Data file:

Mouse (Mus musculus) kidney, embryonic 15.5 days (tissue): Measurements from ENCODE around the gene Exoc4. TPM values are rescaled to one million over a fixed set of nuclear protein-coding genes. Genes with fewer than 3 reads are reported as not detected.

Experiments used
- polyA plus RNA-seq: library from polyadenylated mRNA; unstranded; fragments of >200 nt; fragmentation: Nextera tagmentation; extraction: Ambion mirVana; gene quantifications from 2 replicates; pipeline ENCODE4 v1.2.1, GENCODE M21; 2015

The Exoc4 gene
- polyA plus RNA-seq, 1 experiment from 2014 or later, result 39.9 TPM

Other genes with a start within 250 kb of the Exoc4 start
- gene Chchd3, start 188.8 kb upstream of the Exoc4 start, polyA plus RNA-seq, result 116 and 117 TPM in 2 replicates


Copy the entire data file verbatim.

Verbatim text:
Mouse (Mus musculus) kidney, embryonic 15.5 days (tissue): Measurements from ENCODE around the gene Exoc4. TPM values are rescaled to one million over a fixed set of nuclear protein-coding genes. Genes with fewer than 3 reads are reported as not detected.

Experiments used
- polyA plus RNA-seq: library from polyadenylated mRNA; unstranded; fragments of >200 nt; fragmentation: Nextera tagmentation; extraction: Ambion mirVana; gene quantifications from 2 replicates; pipeline ENCODE4 v1.2.1, GENCODE M21; 2015

The Exoc4 gene
- polyA plus RNA-seq, 1 experiment from 2014 or later, result 39.9 TPM

Other genes with a start within 250 kb of the Exoc4 start
- gene Chchd3, start 188.8 kb upstream of the Exoc4 start, polyA plus RNA-seq, result 116 and 117 TPM in 2 replicates